[Marxism] Largest Mass Execution in US History: 150 Years Ago Today

Mark Lause markalause at gmail.com
Wed Dec 26 20:09:34 MST 2012

My recollection of this event was that the only real association the
Lincoln White House had was the mass pardoning of those the local
military court wanted hanged.  As I've repeatedly pointed out, the
power Lincoln and the national civilian government wielded in such
things was not the same as that of a modern presidency.  Almost
everything done on the ground, as it were, remained in the hands of
the local military administrations.

You may argue that this shouldn't have been the case--as I have--but
there were political reasons for the administration's deference to its
military.  And, on some issues, such as emancipation, the deference to
local commanders created a range of possibilities that allowed for the
move towards an emancipationist strategy.

Not that long ago, I finished reading a similar account by a Southern
Civil War buff of how the Lincoln administration was repressing all
those mill hands north of Atlanta who got deported from Georgia during
the advance on that city.  There, too, the disproportionate suffering
of the poor and powerless was undeniable, a clearly military policy,
and perhaps a standard reflection of what war's do and how they're
fought . . . regardless of the purpose.

If you go to Oklahoma, New Mexico and other areas that were populated
by Indians in this period, you'll see the same kind of local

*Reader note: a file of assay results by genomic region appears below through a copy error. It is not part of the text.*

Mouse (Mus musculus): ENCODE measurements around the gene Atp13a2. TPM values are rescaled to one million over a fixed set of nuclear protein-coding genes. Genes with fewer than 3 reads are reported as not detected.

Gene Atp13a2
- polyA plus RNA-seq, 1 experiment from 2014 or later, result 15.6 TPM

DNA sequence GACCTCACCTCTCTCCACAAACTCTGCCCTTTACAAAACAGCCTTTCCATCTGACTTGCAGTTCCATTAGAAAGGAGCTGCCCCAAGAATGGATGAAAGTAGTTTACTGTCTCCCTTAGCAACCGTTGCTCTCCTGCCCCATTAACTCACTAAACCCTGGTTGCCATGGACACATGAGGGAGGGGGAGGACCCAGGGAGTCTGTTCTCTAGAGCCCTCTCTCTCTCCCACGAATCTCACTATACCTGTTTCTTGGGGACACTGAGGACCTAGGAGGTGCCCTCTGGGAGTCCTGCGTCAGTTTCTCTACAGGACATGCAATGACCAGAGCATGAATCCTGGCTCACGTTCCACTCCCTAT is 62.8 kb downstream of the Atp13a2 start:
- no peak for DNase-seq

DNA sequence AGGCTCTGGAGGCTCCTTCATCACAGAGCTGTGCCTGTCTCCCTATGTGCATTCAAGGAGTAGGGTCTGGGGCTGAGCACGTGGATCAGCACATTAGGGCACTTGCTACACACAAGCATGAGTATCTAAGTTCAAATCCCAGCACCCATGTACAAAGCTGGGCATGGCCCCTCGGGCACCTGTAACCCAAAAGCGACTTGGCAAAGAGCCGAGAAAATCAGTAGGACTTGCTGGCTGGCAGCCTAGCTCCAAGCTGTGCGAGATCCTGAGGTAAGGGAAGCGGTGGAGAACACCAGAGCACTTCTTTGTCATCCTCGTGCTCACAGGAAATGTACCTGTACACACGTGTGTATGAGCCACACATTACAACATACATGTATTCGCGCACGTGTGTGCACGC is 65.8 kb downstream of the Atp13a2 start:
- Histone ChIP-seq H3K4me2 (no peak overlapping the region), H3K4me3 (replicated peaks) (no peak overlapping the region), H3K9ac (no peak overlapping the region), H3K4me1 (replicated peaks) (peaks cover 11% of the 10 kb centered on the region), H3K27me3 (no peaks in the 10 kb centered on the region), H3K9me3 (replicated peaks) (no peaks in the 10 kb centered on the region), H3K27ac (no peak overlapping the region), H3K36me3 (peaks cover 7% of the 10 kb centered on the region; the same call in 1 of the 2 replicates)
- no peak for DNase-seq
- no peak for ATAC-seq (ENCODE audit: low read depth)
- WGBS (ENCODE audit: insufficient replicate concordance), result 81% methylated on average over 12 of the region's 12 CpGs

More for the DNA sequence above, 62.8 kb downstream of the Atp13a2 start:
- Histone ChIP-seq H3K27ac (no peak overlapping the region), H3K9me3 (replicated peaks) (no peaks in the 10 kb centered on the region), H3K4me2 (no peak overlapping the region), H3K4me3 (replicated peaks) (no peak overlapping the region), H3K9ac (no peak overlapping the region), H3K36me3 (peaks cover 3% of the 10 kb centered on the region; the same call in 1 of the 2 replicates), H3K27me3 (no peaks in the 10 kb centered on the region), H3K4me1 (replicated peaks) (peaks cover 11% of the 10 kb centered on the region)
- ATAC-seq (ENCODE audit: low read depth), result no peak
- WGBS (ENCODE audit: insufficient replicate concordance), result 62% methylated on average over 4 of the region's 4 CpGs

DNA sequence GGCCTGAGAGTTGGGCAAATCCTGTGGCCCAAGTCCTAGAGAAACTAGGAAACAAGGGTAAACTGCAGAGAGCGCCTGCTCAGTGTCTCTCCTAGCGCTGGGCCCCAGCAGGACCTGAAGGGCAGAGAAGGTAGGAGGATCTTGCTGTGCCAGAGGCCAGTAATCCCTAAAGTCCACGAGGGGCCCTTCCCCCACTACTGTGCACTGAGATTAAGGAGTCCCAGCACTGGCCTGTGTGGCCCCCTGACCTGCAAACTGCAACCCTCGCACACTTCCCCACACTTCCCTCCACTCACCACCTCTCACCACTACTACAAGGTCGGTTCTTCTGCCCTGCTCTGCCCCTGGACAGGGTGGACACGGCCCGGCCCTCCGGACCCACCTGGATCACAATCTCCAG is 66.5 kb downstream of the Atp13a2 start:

celebratory approach to the Confederacy you'll find across much of the
South.  The reality was that the Southern strategy of the Democratic
Party had inaugurated the national policy of removal and Confederate
leaders talked about simply exterminating the Indians in these
territory.  Yet, what you see today are souvenirs of Stand Watie
emblazoned against the background of Confederate battle flags, and
Lost Cause tales about how the Indians allied with the Confederacy to
keep from being wiped out by Lincoln and the forces of the United
States.  The reality matters little against 150 years of efforts by
the Lost Causers to redefine this aspect of the Civil War along with
muich else . . . . .

In the end, though, the systematic misrepresentation of the only head
of the American state who ever really did anything fundamentally
radical probably shouldn't surprise anybody.

In fact, wouldn't it be far stranger if were otherwise?

Mark L.

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